Insurance Careers Corner: Q&A with Demetrius Gray, WeatherCheck

Triple-I’s “Insurance Careers Corner” series was created to highlight trailblazers in insurance and to spread awareness of the career opportunities within the industry. This month Kris Maccini, director, social media, Triple-I, interviewed Demetrius Gray, Founder & CEO of WeatherCheck.

WeatherCheck, an insurtech that analyzes weather data to help insurers predict severe weather impact to properties, was a finalist in 2019’s Resiliency Innovation Challenge.

Demetrius shared insights for building and growing his innovative business, and how he’s advising on severe weather prep amid the pandemic.

Demetrius Gray

Name: Demetrius Gray

Current Role: Founder & CEO

Years at WeatherCheck: 3.5

Tell us about WeatherCheck? What led you to found this company and build your career in insurance?

I was a storm contractor. I chased hailstorms across the continental United States. Most of my work was around understanding insurance losses, and it gave me an intimate knowledge, which I used to create WeatherCheck. While there are numerous weather-related sources, there wasn’t a great place to assess whether something was damaged or not. For example, would an event at a particular property rise to the level that the insured should file a claim?

The insurance industry today is already thinking about creating efficiencies in the claims process. We allow property owners to sign up on WeatherCheck, type in any address in the country, and it exposes severe weather loss associated with that property. We work from the premise that informed people make informed decisions. At our core, WeatherCheck works to give people quality information so that they can make the right decision at the right time.

We’re in the middle of a significant global catastrophe. How has this impacted your business and conversations around severe weather?

When the shutdown started happening [throughout the stay at home orders], we had conversations with emergency managers around the country on what does emergency management look like for people at home. Normally, they would be at their office and those structures are built and fortified better than the average single-family home in the country. What we have seen is an increase in overall hazard-related deaths this year. The 2020 tornado season has killed more people than it has in the past few years because people are sheltering in place at home and risk is greater. We are preparing for these insights now, and we expect to see even greater risks heading into summer heat waves.

There is also an infinite question about the current infrastructure. Normally, people are placed into shelters post event, but that infrastructure has been displaced largely because the volunteers have been displaced. The inverse of that conversation is that the risk has been shifted to commercial enterprises and hotels. If the hotels are closed, then it’s where do we shelter people who have been displaced? We’re encouraging community partners to have conversations with stakeholders around planning, including reopening hotels for evacuations quickly.

Over the next year, what is top of mind as you grow your business?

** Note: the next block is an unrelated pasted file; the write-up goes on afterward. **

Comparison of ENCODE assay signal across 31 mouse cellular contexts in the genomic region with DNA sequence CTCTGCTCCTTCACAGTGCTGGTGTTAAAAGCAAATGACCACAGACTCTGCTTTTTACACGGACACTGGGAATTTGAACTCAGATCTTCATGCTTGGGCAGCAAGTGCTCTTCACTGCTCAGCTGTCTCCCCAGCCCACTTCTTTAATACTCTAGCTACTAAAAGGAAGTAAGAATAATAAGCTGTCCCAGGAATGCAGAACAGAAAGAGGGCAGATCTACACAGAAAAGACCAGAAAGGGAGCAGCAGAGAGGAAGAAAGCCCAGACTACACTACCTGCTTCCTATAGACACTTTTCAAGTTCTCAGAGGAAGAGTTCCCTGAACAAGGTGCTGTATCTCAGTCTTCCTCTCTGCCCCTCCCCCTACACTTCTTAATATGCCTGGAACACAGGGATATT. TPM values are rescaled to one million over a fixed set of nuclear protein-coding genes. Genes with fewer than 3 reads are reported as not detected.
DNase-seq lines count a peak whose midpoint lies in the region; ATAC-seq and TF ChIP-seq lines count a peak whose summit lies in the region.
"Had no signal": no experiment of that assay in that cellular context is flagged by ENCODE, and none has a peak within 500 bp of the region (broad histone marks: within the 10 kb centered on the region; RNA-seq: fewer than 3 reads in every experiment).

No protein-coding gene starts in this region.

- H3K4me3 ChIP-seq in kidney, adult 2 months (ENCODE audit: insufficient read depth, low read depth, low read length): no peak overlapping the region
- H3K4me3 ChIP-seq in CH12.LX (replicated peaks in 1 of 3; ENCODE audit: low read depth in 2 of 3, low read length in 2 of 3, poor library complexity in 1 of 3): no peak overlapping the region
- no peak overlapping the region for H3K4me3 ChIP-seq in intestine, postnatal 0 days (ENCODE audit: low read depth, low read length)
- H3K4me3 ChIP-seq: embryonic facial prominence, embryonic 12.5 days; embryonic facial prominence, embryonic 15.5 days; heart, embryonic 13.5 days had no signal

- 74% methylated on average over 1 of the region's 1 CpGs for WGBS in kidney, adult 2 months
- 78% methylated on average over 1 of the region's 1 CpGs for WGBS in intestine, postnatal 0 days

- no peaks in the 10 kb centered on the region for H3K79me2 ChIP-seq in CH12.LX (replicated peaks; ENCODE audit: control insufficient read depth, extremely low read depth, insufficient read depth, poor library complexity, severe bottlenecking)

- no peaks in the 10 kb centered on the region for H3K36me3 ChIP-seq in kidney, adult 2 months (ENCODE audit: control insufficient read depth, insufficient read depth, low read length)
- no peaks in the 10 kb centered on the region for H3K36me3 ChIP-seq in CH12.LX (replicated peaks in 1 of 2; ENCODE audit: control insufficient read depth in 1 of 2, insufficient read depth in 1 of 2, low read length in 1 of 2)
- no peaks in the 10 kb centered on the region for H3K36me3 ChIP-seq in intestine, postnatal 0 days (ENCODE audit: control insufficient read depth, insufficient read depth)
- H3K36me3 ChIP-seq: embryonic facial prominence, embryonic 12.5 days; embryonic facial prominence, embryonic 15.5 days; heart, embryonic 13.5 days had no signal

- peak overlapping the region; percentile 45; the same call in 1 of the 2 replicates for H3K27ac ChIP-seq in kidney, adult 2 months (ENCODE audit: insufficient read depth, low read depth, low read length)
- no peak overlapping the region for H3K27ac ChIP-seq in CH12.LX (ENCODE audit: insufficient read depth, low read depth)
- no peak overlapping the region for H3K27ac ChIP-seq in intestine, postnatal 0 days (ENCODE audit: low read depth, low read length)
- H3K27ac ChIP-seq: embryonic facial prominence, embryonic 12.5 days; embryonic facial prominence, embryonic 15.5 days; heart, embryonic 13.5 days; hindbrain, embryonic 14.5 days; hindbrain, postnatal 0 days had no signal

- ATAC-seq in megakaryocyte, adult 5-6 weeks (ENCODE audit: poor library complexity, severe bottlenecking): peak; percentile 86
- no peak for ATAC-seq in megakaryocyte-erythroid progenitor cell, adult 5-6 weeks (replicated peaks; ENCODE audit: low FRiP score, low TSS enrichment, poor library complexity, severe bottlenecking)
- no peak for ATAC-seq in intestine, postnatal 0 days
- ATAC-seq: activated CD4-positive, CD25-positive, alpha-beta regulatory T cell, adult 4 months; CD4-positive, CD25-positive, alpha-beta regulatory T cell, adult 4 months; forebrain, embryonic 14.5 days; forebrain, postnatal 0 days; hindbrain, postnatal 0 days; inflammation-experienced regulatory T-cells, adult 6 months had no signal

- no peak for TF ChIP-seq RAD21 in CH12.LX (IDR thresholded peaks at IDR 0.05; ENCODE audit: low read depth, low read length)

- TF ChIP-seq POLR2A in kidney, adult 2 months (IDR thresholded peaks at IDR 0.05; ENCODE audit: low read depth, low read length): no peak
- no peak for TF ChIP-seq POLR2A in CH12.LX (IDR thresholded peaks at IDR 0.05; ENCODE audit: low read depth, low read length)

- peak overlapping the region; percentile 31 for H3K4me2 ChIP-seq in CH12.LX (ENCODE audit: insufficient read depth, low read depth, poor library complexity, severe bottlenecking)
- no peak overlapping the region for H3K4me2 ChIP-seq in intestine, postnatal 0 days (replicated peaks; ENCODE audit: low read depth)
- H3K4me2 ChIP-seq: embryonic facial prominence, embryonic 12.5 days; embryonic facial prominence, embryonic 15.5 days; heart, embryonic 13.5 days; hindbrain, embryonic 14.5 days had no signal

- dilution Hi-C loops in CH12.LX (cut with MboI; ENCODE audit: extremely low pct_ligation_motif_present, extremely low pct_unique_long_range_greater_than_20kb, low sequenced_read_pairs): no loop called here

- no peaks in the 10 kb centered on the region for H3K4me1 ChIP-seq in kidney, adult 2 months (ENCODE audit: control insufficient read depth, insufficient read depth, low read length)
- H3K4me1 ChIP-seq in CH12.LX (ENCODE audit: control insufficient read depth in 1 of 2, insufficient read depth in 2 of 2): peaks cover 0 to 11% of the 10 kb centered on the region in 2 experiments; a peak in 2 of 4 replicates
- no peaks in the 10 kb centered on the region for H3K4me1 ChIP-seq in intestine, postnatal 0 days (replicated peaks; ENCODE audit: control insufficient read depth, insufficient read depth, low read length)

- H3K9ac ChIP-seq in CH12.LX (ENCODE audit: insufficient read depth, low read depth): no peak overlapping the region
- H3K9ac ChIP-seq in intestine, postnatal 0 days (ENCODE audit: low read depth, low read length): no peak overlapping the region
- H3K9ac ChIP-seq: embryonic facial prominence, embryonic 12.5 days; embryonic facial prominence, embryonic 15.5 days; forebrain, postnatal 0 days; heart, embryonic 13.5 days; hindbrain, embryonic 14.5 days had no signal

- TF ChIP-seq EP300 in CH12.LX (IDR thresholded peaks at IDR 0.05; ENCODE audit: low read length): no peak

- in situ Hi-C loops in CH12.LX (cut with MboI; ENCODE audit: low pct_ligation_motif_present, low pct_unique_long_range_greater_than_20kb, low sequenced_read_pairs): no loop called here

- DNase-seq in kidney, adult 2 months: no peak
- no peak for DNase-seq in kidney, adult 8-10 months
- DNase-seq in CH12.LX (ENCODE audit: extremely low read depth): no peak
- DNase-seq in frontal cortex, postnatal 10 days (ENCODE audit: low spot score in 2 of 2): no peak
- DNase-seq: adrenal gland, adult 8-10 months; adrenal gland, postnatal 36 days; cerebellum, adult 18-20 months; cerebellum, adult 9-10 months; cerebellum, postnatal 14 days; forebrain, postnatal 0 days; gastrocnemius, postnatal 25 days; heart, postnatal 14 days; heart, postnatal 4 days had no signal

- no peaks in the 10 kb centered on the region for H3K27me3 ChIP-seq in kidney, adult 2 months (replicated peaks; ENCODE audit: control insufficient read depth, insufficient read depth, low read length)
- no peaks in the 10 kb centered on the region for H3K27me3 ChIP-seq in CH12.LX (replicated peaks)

Partnerships are important. We have been working with partners across all sectors to continue to grow the product itself. How do we help individuals who don’t necessarily understand their risks or the policies that they’ve purchased to get what they need? The way we’ll do that well over the next 12-24 months is by partnering with stakeholders who also have interest in that same asset. Whether that’s mortgage companies, cities, or banks–that’s where we’ll be focused while continuing to represent the interests of the insurers.

What setbacks have you faced in building your business and how did you move past them?

We’re the only black-owned meteorology company in the entire country. You get a whole lot more ‘no’s’ than ‘yes’s’ and those answers are based on unconscious biases. We had to be very honest with ourselves about what are bias characteristics–whether it’s race, gender, location–and we had to decide in the business plan how we were going to overcome those biases. For us, it meant that maybe venture capital (VC) wasn’t going to be a strong path for us because the data doesn’t prove out that they would invest in a woman or minority-run company. We built a profitable business with strategy based on data and that also influenced what the product looked like.

Through this process, we decided to go direct to policyholders. The data showed us that policyholders are largely unbiased and that they want what they want when they want it. If you have what they want, they will forgo internal biases to make their buying decisions. By focusing on the data and taking out the emotion, it allowed us to see viable prospects up front.

What are your goals for the future in terms of where you want to take your career and your business?

In the future, I could see WeatherCheck offering other products and services to get the insured at a place of homeostasis that is far better than what it is today. If we look at the number of individuals who are underinsured for flood or underinsured for fire–the system really sits at the nexus of being able to drive some of that. We’ll probably see some unique boutique offerings come out of selling new insurance products geared at solving those challenges. We’ll be driving better data to continue to inform decisions. We’d like to empower agents and brokers throughout the country to do an even better job of keeping the insured better informed. Agents and brokers will play an impactful role in continuing to drive value. It is very personal when people have a loss from an event and that personal pipeline is a far better approach than a chatbot or AI.